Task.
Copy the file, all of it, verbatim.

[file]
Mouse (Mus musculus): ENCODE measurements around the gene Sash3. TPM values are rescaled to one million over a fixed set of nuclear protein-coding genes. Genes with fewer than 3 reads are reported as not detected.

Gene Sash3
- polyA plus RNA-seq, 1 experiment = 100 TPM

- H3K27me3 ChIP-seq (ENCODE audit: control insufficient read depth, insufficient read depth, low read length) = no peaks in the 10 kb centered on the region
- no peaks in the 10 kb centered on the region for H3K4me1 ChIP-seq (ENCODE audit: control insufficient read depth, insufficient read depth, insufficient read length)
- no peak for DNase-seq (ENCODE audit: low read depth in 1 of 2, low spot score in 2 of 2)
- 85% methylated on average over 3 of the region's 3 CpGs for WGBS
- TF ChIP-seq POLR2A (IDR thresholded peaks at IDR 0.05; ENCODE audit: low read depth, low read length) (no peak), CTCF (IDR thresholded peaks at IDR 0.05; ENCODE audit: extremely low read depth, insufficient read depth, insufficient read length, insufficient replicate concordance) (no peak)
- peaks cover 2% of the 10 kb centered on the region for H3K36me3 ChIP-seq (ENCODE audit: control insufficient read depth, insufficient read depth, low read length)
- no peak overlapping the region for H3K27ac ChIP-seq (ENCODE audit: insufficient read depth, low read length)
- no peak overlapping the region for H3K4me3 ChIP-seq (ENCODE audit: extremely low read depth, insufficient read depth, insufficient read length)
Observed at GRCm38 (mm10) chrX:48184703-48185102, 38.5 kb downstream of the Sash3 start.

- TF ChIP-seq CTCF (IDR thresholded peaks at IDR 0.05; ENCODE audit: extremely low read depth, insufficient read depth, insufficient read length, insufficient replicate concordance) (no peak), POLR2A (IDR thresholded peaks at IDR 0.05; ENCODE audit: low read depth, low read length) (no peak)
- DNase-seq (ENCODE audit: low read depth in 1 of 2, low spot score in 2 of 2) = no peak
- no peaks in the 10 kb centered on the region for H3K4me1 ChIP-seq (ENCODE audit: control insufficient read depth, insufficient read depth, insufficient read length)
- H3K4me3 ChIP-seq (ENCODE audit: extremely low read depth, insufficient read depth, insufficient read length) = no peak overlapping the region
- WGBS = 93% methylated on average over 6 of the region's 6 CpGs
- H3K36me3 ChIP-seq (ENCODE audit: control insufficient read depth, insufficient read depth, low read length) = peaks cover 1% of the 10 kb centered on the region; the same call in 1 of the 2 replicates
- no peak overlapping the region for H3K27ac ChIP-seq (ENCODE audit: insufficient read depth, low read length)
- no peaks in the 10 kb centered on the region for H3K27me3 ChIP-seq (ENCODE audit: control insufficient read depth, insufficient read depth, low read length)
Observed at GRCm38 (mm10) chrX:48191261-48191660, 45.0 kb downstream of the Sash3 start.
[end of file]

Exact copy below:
Mouse (Mus musculus): ENCODE measurements around the gene Sash3. TPM values are rescaled to one million over a fixed set of nuclear protein-coding genes. Genes with fewer than 3 reads are reported as not detected.

Gene Sash3
- polyA plus RNA-seq, 1 experiment = 100 TPM

- H3K27me3 ChIP-seq (ENCODE audit: control insufficient read depth, insufficient read depth, low read length) = no peaks in the 10 kb centered on the region
- no peaks in the 10 kb centered on the region for H3K4me1 ChIP-seq (ENCODE audit: control insufficient read depth, insufficient read depth, insufficient read length)
- no peak for DNase-seq (ENCODE audit: low read depth in 1 of 2, low spot score in 2 of 2)
- 85% methylated on average over 3 of the region's 3 CpGs for WGBS
- TF ChIP-seq POLR2A (IDR thresholded peaks at IDR 0.05; ENCODE audit: low read depth, low read length) (no peak), CTCF (IDR thresholded peaks at IDR 0.05; ENCODE audit: extremely low read depth, insufficient read depth, insufficient read length, insufficient replicate concordance) (no peak)
- peaks cover 2% of the 10 kb centered on the region for H3K36me3 ChIP-seq (ENCODE audit: control insufficient read depth, insufficient read depth, low read length)
- no peak overlapping the region for H3K27ac ChIP-seq (ENCODE audit: insufficient read depth, low read length)
- no peak overlapping the region for H3K4me3 ChIP-seq (ENCODE audit: extremely low read depth, insufficient read depth, insufficient read length)
Observed at GRCm38 (mm10) chrX:48184703-48185102, 38.5 kb downstream of the Sash3 start.

- TF ChIP-seq CTCF (IDR thresholded peaks at IDR 0.05; ENCODE audit: extremely low read depth, insufficient read depth, insufficient read length, insufficient replicate concordance) (no peak), POLR2A (IDR thresholded peaks at IDR 0.05; ENCODE audit: low read depth, low read length) (no peak)
- DNase-seq (ENCODE audit: low read depth in 1 of 2, low spot score in 2 of 2) = no peak
- no peaks in the 10 kb centered on the region for H3K4me1 ChIP-seq (ENCODE audit: control insufficient read depth, insufficient read depth, insufficient read length)
- H3K4me3 ChIP-seq (ENCODE audit: extremely low read depth, insufficient read depth, insufficient read length) = no peak overlapping the region
- WGBS = 93% methylated on average over 6 of the region's 6 CpGs
- H3K36me3 ChIP-seq (ENCODE audit: control insufficient read depth, insufficient read depth, low read length) = peaks cover 1% of the 10 kb centered on the region; the same call in 1 of the 2 replicates
- no peak overlapping the region for H3K27ac ChIP-seq (ENCODE audit: insufficient read depth, low read length)
- no peaks in the 10 kb centered on the region for H3K27me3 ChIP-seq (ENCODE audit: control insufficient read depth, insufficient read depth, low read length)
Observed at GRCm38 (mm10) chrX:48191261-48191660, 45.0 kb downstream of the Sash3 start.